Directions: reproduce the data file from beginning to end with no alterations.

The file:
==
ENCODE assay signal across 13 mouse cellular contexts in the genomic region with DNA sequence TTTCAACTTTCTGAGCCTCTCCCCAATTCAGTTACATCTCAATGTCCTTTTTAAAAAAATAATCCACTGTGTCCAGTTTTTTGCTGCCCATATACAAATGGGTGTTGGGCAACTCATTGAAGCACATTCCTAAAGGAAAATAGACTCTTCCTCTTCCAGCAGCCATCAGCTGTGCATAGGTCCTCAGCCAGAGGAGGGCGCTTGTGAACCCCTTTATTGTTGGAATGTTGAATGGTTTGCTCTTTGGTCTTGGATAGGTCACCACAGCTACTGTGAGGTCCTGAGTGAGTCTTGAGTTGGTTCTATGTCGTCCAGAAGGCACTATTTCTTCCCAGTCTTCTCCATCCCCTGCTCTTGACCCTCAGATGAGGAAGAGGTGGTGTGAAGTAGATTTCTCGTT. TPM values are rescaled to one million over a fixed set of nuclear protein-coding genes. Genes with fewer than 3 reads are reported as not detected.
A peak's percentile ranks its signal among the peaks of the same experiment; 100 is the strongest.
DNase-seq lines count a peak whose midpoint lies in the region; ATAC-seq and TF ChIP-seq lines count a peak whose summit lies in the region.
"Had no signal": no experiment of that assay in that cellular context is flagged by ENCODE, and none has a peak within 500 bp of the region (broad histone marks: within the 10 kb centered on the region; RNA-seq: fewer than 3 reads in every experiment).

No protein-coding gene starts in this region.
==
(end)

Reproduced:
ENCODE assay signal across 13 mouse cellular contexts in the genomic region with DNA sequence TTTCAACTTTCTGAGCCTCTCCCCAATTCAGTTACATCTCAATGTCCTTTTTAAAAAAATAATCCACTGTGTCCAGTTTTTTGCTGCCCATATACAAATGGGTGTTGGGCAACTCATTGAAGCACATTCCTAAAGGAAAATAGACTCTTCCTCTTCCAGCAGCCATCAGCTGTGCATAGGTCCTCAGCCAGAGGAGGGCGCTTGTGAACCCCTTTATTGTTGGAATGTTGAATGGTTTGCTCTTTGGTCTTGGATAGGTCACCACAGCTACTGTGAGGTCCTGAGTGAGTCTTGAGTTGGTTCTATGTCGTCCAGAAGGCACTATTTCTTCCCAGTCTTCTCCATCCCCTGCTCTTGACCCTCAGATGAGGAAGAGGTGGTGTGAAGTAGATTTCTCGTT. TPM values are rescaled to one million over a fixed set of nuclear protein-coding genes. Genes with fewer than 3 reads are reported as not detected.
A peak's percentile ranks its signal among the peaks of the same experiment; 100 is the strongest.
DNase-seq lines count a peak whose midpoint lies in the region; ATAC-seq and TF ChIP-seq lines count a peak whose summit lies in the region.
"Had no signal": no experiment of that assay in that cellular context is flagged by ENCODE, and none has a peak within 500 bp of the region (broad histone marks: within the 10 kb centered on the region; RNA-seq: fewer than 3 reads in every experiment).

No protein-coding gene starts in this region.